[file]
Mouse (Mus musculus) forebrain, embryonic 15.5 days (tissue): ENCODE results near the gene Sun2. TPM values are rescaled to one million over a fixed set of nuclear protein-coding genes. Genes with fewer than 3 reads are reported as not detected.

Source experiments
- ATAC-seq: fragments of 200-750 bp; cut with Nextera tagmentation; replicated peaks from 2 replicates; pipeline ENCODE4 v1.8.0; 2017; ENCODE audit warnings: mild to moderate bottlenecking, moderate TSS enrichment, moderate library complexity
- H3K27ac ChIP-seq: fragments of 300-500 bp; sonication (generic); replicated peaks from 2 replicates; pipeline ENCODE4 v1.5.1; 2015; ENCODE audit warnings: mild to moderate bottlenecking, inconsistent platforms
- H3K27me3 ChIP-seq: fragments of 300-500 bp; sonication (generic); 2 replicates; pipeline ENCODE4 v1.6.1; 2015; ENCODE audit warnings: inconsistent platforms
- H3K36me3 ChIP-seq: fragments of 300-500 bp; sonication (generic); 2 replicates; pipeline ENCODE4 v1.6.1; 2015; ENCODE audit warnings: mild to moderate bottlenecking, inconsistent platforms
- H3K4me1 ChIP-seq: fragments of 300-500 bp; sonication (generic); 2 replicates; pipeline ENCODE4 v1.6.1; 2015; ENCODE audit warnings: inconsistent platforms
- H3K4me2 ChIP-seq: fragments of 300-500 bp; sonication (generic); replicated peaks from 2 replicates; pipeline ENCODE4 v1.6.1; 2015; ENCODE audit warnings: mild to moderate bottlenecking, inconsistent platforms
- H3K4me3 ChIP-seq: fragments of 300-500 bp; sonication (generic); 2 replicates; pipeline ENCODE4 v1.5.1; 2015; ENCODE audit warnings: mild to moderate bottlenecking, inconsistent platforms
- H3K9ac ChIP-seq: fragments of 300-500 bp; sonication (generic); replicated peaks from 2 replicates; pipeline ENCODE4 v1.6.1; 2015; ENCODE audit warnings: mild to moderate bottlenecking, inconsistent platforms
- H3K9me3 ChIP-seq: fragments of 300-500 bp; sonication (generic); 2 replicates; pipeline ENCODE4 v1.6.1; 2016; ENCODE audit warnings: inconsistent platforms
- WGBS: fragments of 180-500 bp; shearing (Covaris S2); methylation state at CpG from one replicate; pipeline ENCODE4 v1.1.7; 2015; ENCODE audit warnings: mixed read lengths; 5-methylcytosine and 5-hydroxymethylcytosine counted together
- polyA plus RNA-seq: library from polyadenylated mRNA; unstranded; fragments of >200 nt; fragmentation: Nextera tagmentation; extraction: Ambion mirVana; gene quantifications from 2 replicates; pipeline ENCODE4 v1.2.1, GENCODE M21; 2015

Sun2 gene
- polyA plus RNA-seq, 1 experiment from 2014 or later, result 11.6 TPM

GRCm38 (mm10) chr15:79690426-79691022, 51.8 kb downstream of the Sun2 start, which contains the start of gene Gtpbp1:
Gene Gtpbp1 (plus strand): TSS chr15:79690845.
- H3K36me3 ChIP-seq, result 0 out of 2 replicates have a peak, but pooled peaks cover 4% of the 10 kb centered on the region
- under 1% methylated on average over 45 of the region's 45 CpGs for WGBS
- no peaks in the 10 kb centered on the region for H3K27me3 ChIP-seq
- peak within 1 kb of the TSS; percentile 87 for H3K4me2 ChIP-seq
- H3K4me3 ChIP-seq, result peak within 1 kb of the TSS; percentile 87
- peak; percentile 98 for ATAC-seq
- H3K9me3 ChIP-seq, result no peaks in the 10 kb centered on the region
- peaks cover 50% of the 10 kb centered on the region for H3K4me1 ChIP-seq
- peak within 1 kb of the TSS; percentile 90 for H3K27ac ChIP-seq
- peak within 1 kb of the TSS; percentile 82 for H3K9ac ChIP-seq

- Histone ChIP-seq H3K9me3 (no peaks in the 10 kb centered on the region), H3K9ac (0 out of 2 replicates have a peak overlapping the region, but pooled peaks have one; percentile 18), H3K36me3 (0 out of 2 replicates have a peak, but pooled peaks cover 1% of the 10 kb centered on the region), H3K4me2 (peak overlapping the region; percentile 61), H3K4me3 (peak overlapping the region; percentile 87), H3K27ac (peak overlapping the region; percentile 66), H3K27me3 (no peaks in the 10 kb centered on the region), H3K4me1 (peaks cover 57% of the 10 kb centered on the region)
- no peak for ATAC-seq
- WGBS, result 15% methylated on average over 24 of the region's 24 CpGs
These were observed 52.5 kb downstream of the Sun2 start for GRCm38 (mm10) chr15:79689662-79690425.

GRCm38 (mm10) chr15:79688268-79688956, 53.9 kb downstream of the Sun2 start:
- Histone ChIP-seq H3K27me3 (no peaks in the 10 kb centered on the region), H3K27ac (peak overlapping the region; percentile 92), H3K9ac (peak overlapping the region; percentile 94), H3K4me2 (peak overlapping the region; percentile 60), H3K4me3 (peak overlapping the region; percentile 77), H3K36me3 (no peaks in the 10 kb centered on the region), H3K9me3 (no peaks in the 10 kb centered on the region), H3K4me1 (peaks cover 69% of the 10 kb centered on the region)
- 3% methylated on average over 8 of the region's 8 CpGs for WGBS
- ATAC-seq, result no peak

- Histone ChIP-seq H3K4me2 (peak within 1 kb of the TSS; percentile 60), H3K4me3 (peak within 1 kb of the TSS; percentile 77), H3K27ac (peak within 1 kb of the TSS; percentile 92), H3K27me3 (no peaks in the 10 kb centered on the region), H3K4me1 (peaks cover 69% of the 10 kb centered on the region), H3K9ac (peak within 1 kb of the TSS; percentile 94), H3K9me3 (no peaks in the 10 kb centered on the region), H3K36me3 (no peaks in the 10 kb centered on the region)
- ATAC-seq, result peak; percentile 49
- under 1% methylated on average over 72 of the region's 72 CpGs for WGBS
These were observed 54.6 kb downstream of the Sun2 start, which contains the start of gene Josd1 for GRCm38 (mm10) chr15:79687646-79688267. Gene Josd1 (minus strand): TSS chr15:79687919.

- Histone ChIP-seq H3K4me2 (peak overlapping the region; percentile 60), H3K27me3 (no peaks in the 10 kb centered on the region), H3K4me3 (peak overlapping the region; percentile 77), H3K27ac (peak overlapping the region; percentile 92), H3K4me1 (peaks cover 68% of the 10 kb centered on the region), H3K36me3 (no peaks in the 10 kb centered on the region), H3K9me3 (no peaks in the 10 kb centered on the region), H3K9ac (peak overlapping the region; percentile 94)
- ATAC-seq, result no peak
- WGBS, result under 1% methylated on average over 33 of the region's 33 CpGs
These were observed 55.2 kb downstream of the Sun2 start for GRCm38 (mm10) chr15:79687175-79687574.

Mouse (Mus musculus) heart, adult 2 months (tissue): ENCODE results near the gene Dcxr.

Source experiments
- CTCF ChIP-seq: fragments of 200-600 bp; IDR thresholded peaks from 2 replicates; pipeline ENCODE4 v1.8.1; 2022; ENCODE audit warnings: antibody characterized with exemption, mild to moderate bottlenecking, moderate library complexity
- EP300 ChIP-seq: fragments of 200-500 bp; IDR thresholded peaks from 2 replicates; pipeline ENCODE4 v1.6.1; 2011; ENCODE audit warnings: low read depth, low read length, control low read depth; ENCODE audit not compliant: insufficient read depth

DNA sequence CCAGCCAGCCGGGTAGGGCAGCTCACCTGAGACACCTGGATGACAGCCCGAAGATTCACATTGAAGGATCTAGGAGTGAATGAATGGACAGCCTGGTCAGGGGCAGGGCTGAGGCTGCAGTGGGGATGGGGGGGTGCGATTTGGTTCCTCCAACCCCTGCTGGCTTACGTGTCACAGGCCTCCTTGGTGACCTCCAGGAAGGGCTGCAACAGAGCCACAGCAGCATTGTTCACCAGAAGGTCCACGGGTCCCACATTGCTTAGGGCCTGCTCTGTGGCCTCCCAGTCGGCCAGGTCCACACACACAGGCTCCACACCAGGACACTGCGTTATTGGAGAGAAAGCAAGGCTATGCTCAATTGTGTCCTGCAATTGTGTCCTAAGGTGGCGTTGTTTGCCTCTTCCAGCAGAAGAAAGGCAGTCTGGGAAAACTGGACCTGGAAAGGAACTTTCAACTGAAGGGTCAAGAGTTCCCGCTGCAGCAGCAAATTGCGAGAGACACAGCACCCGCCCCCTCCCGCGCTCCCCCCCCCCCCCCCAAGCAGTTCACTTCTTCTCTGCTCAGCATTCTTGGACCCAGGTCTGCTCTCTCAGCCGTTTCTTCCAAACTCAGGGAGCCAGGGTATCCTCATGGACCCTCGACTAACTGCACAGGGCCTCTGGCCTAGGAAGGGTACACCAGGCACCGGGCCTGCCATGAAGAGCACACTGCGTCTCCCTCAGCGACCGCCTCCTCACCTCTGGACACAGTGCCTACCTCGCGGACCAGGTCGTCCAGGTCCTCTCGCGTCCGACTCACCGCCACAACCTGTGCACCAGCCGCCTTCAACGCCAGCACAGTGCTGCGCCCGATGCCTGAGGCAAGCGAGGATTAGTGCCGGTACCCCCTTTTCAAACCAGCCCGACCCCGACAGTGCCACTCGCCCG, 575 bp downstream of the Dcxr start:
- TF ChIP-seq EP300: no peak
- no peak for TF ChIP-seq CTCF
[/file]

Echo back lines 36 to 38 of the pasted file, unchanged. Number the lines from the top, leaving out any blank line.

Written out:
- Histone ChIP-seq H3K4me2 (peak within 1 kb of the TSS; percentile 60), H3K4me3 (peak within 1 kb of the TSS; percentile 77), H3K27ac (peak within 1 kb of the TSS; percentile 92), H3K27me3 (no peaks in the 10 kb centered on the region), H3K4me1 (peaks cover 69% of the 10 kb centered on the region), H3K9ac (peak within 1 kb of the TSS; percentile 94), H3K9me3 (no peaks in the 10 kb centered on the region), H3K36me3 (no peaks in the 10 kb centered on the region)
- ATAC-seq, result peak; percentile 49
- under 1% methylated on average over 72 of the region's 72 CpGs for WGBS